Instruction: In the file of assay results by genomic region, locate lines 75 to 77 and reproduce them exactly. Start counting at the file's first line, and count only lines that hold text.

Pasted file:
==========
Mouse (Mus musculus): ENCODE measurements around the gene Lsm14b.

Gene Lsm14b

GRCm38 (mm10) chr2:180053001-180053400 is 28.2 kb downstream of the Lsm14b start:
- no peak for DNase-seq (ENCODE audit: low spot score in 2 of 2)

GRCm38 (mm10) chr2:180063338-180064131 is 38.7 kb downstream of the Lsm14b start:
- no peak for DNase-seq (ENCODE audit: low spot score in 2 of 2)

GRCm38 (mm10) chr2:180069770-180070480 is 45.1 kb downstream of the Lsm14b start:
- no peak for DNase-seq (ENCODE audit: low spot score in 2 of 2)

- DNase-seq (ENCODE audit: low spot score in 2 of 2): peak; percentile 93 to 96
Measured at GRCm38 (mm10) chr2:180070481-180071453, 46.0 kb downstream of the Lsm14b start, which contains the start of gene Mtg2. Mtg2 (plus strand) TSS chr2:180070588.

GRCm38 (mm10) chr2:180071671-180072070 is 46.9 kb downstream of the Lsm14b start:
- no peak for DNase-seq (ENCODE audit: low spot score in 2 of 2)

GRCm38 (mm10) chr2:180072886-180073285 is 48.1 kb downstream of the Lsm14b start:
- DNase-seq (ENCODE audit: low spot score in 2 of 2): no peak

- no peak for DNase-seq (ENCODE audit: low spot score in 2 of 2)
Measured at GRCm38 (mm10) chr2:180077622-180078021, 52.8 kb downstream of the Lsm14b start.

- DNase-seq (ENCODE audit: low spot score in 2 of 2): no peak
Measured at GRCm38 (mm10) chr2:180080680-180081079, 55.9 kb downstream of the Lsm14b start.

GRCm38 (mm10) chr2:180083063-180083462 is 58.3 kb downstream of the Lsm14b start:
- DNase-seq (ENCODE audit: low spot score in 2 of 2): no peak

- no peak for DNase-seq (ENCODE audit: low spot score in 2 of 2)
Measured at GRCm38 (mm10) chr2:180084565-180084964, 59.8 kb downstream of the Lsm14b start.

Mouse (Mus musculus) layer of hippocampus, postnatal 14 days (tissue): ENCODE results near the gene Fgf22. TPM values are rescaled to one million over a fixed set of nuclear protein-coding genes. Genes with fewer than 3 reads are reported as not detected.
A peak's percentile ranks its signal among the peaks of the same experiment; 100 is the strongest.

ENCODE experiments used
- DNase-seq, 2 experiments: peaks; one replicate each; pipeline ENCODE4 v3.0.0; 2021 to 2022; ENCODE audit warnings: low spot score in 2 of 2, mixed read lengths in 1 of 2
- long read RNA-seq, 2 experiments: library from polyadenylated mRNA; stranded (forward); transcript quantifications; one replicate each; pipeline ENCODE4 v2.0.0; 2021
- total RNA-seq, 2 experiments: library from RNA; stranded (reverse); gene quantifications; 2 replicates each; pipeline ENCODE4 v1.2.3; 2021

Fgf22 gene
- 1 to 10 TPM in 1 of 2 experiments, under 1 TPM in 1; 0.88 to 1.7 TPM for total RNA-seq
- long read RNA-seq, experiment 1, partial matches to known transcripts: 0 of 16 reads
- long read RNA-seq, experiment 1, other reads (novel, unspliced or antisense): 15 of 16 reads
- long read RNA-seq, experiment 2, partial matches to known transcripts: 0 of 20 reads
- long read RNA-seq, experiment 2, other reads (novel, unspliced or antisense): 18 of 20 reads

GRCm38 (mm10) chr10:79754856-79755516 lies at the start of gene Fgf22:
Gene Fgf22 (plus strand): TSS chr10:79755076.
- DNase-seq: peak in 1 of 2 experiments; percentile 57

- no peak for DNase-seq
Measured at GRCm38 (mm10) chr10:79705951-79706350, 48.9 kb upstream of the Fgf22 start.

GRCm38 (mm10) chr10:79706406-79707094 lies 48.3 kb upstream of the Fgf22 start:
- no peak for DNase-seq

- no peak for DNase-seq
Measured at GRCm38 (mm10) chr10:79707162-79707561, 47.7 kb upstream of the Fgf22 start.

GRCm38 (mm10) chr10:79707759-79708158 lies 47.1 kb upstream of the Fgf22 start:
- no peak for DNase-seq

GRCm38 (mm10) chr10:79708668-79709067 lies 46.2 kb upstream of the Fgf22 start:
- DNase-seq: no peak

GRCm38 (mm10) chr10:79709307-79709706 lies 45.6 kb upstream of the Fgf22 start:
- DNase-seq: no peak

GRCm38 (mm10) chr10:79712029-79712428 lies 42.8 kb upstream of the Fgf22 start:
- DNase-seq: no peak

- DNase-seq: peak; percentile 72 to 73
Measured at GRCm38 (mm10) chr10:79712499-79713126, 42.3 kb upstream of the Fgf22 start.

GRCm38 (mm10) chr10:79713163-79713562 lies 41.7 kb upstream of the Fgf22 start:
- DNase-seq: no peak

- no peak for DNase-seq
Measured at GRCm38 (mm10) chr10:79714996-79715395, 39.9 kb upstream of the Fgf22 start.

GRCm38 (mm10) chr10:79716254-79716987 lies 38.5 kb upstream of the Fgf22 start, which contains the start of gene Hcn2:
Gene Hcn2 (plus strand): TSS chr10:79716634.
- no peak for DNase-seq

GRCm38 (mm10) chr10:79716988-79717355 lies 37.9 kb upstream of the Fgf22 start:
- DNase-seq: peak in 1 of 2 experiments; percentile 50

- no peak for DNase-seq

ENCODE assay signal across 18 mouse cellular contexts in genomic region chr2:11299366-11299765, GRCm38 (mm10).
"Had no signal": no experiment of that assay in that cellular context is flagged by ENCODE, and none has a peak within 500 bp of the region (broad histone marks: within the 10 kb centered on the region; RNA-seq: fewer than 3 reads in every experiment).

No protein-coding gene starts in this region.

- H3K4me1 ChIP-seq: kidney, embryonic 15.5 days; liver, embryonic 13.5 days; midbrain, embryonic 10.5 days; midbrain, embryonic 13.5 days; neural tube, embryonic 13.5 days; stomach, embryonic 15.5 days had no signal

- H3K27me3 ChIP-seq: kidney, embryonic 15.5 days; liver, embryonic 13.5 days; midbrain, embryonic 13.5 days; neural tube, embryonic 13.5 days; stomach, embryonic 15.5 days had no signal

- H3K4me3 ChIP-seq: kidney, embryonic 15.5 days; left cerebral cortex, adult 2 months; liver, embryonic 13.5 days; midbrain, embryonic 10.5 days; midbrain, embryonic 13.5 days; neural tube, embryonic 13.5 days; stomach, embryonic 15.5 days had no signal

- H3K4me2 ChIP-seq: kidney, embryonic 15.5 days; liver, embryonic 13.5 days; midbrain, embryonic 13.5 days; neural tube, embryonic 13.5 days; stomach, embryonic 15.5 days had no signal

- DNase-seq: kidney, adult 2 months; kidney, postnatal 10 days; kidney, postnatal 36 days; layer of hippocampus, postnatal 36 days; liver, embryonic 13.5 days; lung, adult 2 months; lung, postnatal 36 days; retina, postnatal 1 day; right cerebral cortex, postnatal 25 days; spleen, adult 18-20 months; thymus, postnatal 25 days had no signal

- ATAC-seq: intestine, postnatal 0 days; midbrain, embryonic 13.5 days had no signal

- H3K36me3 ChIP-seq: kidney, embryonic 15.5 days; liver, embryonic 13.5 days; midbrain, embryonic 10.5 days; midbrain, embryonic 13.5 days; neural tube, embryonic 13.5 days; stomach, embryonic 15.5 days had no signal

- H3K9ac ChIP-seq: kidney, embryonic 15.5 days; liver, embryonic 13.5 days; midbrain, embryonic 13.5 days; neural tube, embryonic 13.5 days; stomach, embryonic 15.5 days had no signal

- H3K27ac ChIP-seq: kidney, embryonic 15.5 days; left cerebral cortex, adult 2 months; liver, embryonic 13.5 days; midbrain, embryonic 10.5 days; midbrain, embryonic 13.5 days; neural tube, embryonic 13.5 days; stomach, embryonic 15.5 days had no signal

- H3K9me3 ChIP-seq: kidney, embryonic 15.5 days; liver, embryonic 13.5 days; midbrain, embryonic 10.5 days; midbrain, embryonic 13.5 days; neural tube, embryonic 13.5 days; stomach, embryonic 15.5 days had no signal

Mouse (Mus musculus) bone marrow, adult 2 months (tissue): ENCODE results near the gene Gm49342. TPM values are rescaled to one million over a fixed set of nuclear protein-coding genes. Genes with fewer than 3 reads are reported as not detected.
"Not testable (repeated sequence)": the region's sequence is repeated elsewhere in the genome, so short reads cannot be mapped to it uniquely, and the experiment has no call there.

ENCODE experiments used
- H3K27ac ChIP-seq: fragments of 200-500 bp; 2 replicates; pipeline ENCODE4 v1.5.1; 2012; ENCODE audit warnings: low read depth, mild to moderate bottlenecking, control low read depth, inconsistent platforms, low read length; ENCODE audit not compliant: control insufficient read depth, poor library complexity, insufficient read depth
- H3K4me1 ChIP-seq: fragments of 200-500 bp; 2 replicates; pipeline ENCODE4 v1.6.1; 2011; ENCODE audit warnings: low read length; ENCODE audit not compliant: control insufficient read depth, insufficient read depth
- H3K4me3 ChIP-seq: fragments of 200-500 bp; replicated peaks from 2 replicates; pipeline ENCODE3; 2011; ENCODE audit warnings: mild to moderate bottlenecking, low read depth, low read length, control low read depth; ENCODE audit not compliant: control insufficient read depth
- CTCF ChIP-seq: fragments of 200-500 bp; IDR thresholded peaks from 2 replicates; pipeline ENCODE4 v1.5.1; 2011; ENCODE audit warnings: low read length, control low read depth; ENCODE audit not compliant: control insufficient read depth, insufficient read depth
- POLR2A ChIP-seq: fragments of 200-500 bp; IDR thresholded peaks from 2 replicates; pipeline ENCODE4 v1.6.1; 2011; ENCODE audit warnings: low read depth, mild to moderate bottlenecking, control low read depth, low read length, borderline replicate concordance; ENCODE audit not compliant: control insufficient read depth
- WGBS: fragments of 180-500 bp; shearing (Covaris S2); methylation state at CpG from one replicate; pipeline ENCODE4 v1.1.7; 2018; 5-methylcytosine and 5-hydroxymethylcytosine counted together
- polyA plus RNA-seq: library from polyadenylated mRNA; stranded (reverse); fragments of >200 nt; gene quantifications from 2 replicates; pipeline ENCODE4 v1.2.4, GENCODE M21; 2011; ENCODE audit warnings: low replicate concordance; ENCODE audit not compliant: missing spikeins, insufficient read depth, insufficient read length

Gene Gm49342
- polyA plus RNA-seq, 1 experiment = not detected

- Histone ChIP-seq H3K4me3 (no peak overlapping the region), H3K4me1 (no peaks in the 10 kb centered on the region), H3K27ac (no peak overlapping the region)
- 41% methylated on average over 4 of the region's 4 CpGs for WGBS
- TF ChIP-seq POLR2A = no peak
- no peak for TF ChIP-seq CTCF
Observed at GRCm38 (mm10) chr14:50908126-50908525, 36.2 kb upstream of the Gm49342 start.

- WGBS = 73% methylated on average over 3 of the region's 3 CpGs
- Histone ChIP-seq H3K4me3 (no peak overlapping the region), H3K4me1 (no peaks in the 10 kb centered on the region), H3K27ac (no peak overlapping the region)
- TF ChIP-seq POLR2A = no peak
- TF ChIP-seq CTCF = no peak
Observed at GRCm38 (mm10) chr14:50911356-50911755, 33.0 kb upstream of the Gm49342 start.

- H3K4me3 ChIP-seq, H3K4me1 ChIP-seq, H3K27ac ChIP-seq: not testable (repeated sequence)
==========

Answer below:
- H3K27ac ChIP-seq: kidney, embryonic 15.5 days; left cerebral cortex, adult 2 months; liver, embryonic 13.5 days; midbrain, embryonic 10.5 days; midbrain, embryonic 13.5 days; neural tube, embryonic 13.5 days; stomach, embryonic 15.5 days had no signal

- H3K9me3 ChIP-seq: kidney, embryonic 15.5 days; liver, embryonic 13.5 days; midbrain, embryonic 10.5 days; midbrain, embryonic 13.5 days; neural tube, embryonic 13.5 days; stomach, embryonic 15.5 days had no signal

Mouse (Mus musculus) bone marrow, adult 2 months (tissue): ENCODE results near the gene Gm49342. TPM values are rescaled to one million over a fixed set of nuclear protein-coding genes. Genes with fewer than 3 reads are reported as not detected.